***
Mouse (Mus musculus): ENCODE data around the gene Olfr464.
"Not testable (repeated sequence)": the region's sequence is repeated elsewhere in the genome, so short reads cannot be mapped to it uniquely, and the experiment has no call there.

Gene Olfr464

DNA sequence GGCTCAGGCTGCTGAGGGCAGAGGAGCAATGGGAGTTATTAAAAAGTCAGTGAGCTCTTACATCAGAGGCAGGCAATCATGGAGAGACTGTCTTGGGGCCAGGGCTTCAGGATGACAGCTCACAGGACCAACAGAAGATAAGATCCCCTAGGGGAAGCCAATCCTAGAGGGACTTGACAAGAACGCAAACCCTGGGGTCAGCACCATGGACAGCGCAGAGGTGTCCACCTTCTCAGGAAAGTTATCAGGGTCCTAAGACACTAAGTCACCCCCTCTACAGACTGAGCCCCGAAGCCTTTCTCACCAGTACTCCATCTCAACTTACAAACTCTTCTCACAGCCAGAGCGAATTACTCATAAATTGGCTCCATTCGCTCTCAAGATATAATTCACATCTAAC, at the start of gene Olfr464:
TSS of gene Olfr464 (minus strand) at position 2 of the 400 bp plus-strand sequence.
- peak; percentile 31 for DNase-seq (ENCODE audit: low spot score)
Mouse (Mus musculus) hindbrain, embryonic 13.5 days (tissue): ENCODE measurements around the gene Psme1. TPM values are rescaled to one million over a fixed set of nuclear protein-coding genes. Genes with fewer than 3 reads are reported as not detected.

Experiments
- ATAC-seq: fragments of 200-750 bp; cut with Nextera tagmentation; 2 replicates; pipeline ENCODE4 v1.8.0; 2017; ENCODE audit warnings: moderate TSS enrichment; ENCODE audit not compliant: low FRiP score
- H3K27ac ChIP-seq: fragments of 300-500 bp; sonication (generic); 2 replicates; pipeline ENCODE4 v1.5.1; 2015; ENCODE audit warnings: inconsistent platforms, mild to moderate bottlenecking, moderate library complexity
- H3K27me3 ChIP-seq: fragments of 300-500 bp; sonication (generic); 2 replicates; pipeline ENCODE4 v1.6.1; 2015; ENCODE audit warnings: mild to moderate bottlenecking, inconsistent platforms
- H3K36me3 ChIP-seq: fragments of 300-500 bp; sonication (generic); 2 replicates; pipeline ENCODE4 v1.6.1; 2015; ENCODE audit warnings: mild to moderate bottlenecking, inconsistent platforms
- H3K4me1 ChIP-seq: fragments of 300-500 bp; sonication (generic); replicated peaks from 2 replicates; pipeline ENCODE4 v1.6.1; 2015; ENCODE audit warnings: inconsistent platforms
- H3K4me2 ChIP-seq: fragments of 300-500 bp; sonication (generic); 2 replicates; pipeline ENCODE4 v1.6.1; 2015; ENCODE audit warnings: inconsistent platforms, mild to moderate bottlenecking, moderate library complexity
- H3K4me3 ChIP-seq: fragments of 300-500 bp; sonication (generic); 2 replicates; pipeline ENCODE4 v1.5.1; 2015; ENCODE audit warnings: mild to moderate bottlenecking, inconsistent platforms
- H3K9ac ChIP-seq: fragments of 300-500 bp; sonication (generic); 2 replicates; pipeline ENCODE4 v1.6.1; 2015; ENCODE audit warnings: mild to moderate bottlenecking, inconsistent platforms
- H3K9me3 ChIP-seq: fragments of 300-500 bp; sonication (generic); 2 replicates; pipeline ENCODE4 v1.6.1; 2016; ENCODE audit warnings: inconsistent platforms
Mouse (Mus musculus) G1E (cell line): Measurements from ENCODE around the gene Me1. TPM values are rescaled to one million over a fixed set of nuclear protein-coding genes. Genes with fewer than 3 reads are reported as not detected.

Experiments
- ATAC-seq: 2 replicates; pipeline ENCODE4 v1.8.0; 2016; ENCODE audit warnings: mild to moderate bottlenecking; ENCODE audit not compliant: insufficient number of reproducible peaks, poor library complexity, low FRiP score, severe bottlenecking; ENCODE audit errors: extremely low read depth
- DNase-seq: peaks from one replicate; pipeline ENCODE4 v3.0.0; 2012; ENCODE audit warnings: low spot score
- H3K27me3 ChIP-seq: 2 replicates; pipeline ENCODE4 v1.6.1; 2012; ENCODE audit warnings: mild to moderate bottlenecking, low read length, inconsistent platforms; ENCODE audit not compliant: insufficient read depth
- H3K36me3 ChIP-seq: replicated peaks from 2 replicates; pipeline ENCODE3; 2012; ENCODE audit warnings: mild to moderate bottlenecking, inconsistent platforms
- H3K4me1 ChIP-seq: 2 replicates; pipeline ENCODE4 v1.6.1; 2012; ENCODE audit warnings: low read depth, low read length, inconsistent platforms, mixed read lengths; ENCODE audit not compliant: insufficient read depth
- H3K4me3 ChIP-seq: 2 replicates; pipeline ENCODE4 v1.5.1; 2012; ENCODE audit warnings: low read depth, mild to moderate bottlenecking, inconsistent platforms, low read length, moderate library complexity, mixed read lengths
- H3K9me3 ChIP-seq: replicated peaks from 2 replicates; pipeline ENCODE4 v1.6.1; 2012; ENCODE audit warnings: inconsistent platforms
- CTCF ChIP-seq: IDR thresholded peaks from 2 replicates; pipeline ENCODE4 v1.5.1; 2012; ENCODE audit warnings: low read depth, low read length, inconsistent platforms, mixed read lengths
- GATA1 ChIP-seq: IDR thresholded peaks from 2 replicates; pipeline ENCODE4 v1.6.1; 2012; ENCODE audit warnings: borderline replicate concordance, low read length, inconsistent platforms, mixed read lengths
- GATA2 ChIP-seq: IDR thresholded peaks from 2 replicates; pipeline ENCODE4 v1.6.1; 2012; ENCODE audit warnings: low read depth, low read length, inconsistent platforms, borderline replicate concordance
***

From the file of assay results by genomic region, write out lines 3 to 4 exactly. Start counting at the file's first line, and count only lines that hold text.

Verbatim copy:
Gene Olfr464

DNA sequence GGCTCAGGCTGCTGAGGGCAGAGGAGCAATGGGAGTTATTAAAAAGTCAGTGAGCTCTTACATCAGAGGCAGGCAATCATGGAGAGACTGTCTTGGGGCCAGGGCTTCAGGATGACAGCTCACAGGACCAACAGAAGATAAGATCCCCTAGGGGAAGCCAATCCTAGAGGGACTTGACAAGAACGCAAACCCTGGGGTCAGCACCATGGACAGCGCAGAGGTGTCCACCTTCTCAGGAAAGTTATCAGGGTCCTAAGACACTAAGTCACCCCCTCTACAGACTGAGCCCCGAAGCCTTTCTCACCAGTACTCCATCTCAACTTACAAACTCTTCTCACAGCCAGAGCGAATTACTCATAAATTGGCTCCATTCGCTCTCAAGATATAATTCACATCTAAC, at the start of gene Olfr464: